Interest in Harper Lee has to be pretty high for there to be a book about a book she never wrote.

And here one is.

Casey Cep's fascinating "Furious Hours: Murder, Fraud, and the Last Trial of Harper Lee" is a carefully researched and lyrically composed story about Lee's intention to write a nonfiction book recounting a string of killings in rural Alabama in the 1970s.

Even now, three years after Lee's death and nearly 60 years after "To Kill a Mockingbird" was published, interest in Lee indeed remains high. A flurry of attention attended the 2015 release of Lee's novel, "Go Set a Watchman." A big-name adaptation of "Mockingbird" recently opened on Broadway.

Lee's fame stems from just one novel. Arriving in bookstores in 1960, "Mockingbird" went on to sell 40 million copies. Lee won a Pulitzer Prize for her semi-autobiographical story of a white small-town lawyer who defends a wrongly accused black man in Depression-era Alabama. The movie version, which won an Oscar for Gregory Peck, is an American classic.

As the decades passed and no second book by Lee appeared, she rarely commented on her writing and was loath to appear or speak in public.

Lee remains likewise unseen in the first half of "Furious Hours." Cep begins with the story of dapper Rev. Willie Maxwell, a black World War II veteran with a high school education who was accused of killing five family members, beginning with his (first) wife in 1970. He had life insurance policies on all of the deceased. They showed up dead, mostly on rural highways, in scenarios made to look like accidents.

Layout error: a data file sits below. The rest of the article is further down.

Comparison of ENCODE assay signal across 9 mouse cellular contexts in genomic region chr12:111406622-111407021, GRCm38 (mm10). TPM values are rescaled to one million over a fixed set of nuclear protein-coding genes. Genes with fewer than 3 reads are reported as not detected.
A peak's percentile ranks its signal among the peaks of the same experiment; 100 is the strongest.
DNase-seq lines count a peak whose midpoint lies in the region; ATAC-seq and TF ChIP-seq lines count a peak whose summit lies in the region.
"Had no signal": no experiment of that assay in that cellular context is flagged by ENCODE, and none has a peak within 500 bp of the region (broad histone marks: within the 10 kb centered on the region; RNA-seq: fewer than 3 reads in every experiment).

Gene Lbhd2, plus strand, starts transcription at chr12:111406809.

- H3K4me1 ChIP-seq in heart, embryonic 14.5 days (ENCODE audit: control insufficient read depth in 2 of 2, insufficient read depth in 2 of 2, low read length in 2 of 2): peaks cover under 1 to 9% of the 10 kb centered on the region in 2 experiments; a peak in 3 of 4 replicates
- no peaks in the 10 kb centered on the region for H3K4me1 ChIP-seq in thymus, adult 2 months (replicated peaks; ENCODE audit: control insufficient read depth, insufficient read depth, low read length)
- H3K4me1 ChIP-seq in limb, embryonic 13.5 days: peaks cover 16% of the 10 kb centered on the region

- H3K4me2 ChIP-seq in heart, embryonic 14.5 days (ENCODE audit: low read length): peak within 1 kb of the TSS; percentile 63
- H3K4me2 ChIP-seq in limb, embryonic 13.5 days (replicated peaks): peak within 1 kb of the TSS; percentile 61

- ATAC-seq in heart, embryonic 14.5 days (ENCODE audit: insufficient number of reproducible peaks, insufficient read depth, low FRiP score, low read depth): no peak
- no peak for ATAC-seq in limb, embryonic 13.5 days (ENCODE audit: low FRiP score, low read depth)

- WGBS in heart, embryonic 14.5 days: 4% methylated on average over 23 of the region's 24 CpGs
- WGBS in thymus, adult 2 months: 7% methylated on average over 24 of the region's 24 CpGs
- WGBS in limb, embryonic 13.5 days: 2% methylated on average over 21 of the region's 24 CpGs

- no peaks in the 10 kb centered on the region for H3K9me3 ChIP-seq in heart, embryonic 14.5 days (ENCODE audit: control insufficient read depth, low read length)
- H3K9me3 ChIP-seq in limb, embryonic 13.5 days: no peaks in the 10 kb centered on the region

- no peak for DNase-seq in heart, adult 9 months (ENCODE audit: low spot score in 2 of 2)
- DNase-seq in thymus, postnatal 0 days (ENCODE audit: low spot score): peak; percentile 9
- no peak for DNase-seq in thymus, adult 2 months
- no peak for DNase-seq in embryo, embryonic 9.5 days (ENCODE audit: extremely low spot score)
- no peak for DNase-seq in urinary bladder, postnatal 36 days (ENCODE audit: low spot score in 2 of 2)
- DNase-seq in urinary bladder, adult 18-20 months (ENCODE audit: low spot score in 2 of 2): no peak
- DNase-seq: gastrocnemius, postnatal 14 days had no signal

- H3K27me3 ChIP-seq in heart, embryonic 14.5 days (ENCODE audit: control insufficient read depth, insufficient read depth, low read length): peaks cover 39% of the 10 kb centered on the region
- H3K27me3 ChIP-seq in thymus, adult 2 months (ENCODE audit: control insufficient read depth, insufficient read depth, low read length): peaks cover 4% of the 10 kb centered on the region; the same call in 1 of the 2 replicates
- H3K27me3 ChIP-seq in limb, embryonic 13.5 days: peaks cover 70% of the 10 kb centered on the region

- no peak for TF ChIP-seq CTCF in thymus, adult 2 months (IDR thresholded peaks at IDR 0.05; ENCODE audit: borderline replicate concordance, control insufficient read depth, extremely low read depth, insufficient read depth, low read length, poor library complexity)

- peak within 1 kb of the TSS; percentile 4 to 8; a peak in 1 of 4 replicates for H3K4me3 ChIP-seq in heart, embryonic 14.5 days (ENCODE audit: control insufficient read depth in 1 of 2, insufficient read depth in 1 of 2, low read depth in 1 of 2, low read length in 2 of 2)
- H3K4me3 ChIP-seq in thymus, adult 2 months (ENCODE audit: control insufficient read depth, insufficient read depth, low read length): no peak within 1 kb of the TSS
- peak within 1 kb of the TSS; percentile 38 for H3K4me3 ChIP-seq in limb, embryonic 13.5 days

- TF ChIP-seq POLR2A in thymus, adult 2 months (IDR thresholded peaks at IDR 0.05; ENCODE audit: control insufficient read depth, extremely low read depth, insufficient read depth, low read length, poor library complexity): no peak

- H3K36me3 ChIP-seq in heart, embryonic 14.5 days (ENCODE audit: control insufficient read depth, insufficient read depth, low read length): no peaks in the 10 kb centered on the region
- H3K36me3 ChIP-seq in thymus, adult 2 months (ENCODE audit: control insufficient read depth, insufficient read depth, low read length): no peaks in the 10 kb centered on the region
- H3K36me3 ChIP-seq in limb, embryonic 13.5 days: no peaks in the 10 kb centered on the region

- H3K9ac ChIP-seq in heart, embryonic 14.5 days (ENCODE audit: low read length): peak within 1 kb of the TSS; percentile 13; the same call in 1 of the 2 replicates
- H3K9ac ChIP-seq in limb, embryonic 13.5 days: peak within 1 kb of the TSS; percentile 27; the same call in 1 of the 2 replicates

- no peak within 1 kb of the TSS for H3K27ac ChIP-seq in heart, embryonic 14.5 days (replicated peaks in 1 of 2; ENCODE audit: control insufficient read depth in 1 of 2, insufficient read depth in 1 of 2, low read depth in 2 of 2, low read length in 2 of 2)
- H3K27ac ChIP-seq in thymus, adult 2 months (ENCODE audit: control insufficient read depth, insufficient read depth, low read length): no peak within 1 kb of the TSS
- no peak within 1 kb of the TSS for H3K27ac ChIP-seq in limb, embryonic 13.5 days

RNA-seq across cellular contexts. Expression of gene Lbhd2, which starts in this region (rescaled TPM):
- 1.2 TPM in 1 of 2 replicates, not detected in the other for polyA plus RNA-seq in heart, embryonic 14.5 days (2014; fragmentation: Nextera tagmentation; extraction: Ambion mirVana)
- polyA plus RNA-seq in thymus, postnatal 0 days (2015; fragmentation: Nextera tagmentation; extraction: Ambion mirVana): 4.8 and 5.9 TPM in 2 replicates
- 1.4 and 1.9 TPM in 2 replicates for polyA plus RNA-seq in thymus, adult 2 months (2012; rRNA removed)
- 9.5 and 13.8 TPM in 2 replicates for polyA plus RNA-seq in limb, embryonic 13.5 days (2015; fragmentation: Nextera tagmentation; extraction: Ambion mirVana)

Incredibly, despite numerous trials, no jury ever convicted Maxwell. The surrounding townsfolk came to dread him; many swore he must be a voodoo priest. He had an expert, relentless defense lawyer named Thomas Radney.

When Maxwell showed up at the funeral of a 16-year-old girl he almost certainly killed, a relative of the victim — Robert Burns — shot the Rev dead.

Burns' defense lawyer? Tom Radney — who won an acquittal despite 300 eyewitnesses.

Lee quietly showed up at Burns' trial. She spent months in Alabama, reporting on the trial. She kept copious notes, gathered a giant trove of transcripts and public records, and interviewed scores of people.

When she returned to her Spartan, book-filled apartment in New York, Lee faced the abyss between reporting and writing. Cep surveys obstacles that included loneliness, depression, episodes of heavy drinking and the deaths of Lee's invaluable "Mockingbird" editors. There was confusion about the ideal protagonist in the Maxwell murder story.

She reportedly worked diligently on the true-crime book until abandoning it after about 10 years. Lee never revealed how much of the book she had written.

Though an absence is at the center of "Furious Hours," the book never feels insubstantial. Cep likes detours, which well suits this kind of book. She tends to a Southern Gothic style, composing artfully as she writes about everything from the history of rural Alabama to Lee's longtime friendship with Truman Capote. This is Cep's first book. Let's hope it's not her last.

Claude Peck is a former Star Tribune editor.